by Barry Watkins, 10/6/14
The old codes are destroying our cities!
Around the middle of the 20th century a revolution occurred. Cities across the US adopted “modern” land development codes that changed everything about the way we built things. We as a nation turned a corner in our history. Our love affair with the automobile was in full swing and it became very popular for our cities to adopt the newest, most progressive ideas. The latest, new idea at the time? — Build everything for the car!
All of the current codes in Brevard basically follow the conventional late 20th-century car-centric pattern. Unfortunately, this new wave of city design had some unforeseen negative side-effects. We didn’t predict that cities built for cars would actually be toxic to basic human activities like walking.
So, exactly how are the land development codes destroying our cities and towns? Well, there are many ways that car-centric codes negatively affect our lives, but we’re just going to touch on a couple… One of the traits of the late-20th-century codes is they hyper-separated segments of our cities into single-use zones. These zones carve our cities and towns into isolated pods that cannot contain complete communities at a walkable scale, but instead force people to drive to perform daily tasks like shopping and commuting to work. Car-centric coding has even made walking or biking to school and soccer or baseball practice a thing of the past. Current “open space” and school location requirements are too vague and don’t take walkability into account. Kids rely on their parents to cart them around for absolutely everything. We have become almost completely a car-dependent society!
Because they’re all about the car, the conventional codes create streets designed for moving cars at the highest possible speed so people can get from one pod to the other quickly. Because cars are king, our codes don’t even allow shade trees along the edge of our streets. Street trees are defined in the conventional codes as an “obstruction” to a car and deemed “unsafe”. No street trees however means no shade on our sidewalks and no barrier between the cars and pedestrians — not good for walkability. Ironically, we are now learning that street trees actually reduce traffic fatalities partly because they provide a visual cue and make drivers more aware of their speed causing them to slow down.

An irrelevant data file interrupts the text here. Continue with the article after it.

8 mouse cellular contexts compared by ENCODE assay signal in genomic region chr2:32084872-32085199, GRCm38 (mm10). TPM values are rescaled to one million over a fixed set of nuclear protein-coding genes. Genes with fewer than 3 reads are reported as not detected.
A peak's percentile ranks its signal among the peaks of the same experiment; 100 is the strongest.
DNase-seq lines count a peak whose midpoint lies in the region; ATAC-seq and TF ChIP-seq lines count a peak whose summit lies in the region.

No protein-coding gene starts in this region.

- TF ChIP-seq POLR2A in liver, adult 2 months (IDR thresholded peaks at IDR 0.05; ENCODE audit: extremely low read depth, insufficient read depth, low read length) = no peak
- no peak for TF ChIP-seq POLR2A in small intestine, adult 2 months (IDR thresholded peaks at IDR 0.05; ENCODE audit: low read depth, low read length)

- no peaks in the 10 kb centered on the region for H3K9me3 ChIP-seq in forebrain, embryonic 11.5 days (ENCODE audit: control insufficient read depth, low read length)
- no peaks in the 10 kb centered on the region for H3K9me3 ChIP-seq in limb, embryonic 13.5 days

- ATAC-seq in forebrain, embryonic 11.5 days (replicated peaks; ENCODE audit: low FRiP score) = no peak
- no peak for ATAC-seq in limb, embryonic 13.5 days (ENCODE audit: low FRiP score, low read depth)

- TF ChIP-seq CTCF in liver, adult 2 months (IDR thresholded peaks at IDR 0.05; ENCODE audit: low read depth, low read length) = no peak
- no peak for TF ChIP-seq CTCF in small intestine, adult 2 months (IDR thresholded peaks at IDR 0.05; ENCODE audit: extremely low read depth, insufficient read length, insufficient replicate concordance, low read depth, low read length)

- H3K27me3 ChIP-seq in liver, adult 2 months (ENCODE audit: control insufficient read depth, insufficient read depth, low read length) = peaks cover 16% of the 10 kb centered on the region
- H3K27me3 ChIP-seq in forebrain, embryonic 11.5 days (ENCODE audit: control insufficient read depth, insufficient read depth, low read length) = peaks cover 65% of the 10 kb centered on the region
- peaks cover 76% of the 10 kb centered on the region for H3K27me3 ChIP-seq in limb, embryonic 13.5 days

So, what’s the cure?
The cure obviously is to change the rules. We can go thru the pain-staking task of revising our existing codes line by line and replace the current car-centric policies with pedestrian-friendly ones, or we can plug in a set of walkability policies as an addendum to the current code. Which sounds easier and more practical? Fortunately, there is a set of policies designed to be plugged in to the existing code that is proven to do the job. It’s called the SmartCode and it’s being used successfully in cities all over the US and even in other countries all around the world.
The SmartCode is based on the idea that we should design places in walkable intervals (called “pedestrian sheds”) so that walking for daily tasks is possible instead of forcing people to drive so much. The SmartCode introduces mixed-use Transect Zones to replace conventional single-use zones and requires that development accommodate walking, bicycling, and transit as well as cars. It prescribes that a diversity of Transect Zones (T-Zones) be allocated within each neighborhood. The different T-Zones control building heights, front yard depths, and other parameters that help to preserve the desired character on any given block within the neighborhood. It creates walkable streets by requiring narrower lanes, continuous wide sidewalks, street trees, smaller turning radii at corners, etc. vs. the old car-centric codes. The street types in the code vary and help to complement the character of the T-Zone thru which they pass.
The graphic above is a quick illustration of the kind of changes the SmartCode brings. Where it makes some of the most dramatic differences is in retail and commercial areas. When pedestrians are made a priority it effects everything about the way we build things. This holds true in our residential neighborhoods as well. One important thing to keep in mind about the way the SmartCode works however is that although it can make dramatic improvements it also ensures compatibility with existing development. We will be talking in greater detail about the SmartCode in future posts. Stay tuned. Please post comments and questions right here on this blog. You can also follow #smartcodebrevard on Twitter and join in on the conversation there. If you like what you’re hearing here about the SmartCode and would like to support it’s adoption in your area please contact your local officials and let them know. Share this article with them. Let’s get behind something together that will propel us forward into creating those walkable places that we all would love to see!
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